Company Voluntary Arrangements (CVAs) - Law - CVA with a moratorium

Schedule A1 - Insolvency Act 1986 - Paragraph 38 - Court Challenge of decisions made at CVA meetings

 

 

 

Insolvency law does not permit the approval of a Company Voluntary Arrangement (CVA) proposal to be improperly obtained. If there has been a material irregularity at the CVA meeting or unfair prejudice then Paragraph 38 of Schedule A1 sets out the procedure for taking a challenge to Court for the Court's intervention, if the Court considers appropriate, to any decision made at a CVA members or creditors meeting.

 

 

The actual wording of Paragraph 38 of Schedule A1 of The Insolvency Act 1986 is reproduced below in bold.

 

Paragraph 38 - Schedule A1 - Insolvency Act 1986 - Court challenge to decisions made at Company Voluntary Arrangement (CVA) meetings

 

(1) Subject to the following provisions of this paragraph, any of the persons mentioned in sub-paragraph (2) may apply to the court on one or both of the following grounds—

(a) that a voluntary arrangement approved at one or both of the meetings summoned under paragraph 29 and which has taken effect unfairly prejudices the interests of a creditor, member or contributory of the company,

(b) that there has been some material irregularity at or in relation to either of those meetings.

(2) The persons who may apply under this paragraph are—

(a) a person entitled, in accordance with the rules, to vote at either of the meetings,

(b) a person who would have been entitled, in accordance with the rules, to vote at the creditors’ meeting if he had had notice of it, and

(c) the nominee.

(3) An application under this paragraph shall not be made—

(a) after the end of the period of 28 days beginning with the first day on which each of the reports required by paragraph 30(3) has been made to the court, or

(b) in the case of a person who was not given notice of the creditors’ meeting, after the end of the period of 28 days beginning with the day on which he became aware that the meeting had taken place,

but (subject to that) an application made by a person within sub-paragraph (2)(b) on the ground that the arrangement prejudices his interests may be made after the arrangement has ceased to have effect, unless it came to an end prematurely.

(4) Where on an application under this paragraph the court is satisfied as to either of the grounds mentioned in sub-paragraph (1), it may do any of the following—

(a) revoke or suspend—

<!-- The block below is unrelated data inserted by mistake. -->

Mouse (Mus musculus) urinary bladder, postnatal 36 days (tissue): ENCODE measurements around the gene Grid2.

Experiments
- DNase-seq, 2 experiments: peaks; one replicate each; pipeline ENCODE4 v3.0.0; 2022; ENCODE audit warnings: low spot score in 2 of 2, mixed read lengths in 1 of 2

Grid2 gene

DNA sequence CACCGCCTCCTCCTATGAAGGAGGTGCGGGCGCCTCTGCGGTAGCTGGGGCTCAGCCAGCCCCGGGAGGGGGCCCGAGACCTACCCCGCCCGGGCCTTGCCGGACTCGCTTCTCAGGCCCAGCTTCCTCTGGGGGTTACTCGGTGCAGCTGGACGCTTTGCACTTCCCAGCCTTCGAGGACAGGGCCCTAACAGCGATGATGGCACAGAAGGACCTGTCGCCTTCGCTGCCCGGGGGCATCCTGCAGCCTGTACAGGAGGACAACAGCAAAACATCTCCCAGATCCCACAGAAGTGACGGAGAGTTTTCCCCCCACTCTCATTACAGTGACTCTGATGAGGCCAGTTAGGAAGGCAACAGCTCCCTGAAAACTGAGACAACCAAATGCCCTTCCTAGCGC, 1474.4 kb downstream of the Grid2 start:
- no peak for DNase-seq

(i) any decision approving the voluntary arrangement which has effect under paragraph 36, or

(ii) in a case falling within sub-paragraph (1)(b), any decision taken by the meeting in question which has effect under that paragraph,

(b) give a direction to any person—

(i) for the summoning of further meetings to consider any revised proposal for a voluntary arrangement which the directors may make, or

(ii) in a case falling within sub-paragraph (1)(b), for the summoning of a further company or (as the case may be) creditors’ meeting to reconsider the original proposal.

(5) Where at any time after giving a direction under sub-paragraph (4)(b)(i) the court is satisfied that the directors do not intend to submit a revised proposal, the court shall revoke the direction and revoke or suspend any decision approving the voluntary arrangement which has effect under paragraph 36.

(6) Where the court gives a direction under sub-paragraph (4)(b), it may also give a direction continuing or, as the case may require, renewing, for such period as may be specified in the direction, the effect of the moratorium.

(7) Sub-paragraph (8) applies in a case where the court, on an application under this paragraph—

(a) gives a direction under sub-paragraph (4)(b), or

(b) revokes or suspends a decision under sub-paragraph (4)(a) or (5).

(8) In such a case, the court may give such supplemental directions as it thinks fit and, in particular, directions with respect to—

(a) things done under the voluntary arrangement since it took effect, and

(b) such things done since that time as could not have been done if a moratorium had been in force in relation to the company when they were done.

(9) Except in pursuance of the preceding provisions of this paragraph, a decision taken at a meeting summoned under paragraph 29 is not invalidated by any irregularity at or in relation to the meeting.

 

 

 

Paragraph 38 of Schedule A1 to The Insolvency Act 1986 provides that the Court has the ultimate oversight of the alleged approval of any Company Voluntary Arrangements. Upon a challenge being made for a material irregularity or unfair prejudice the Court has power to make any decision it thinks fit - Such as the giving of directions to call a further meeting or overturning of the CVA.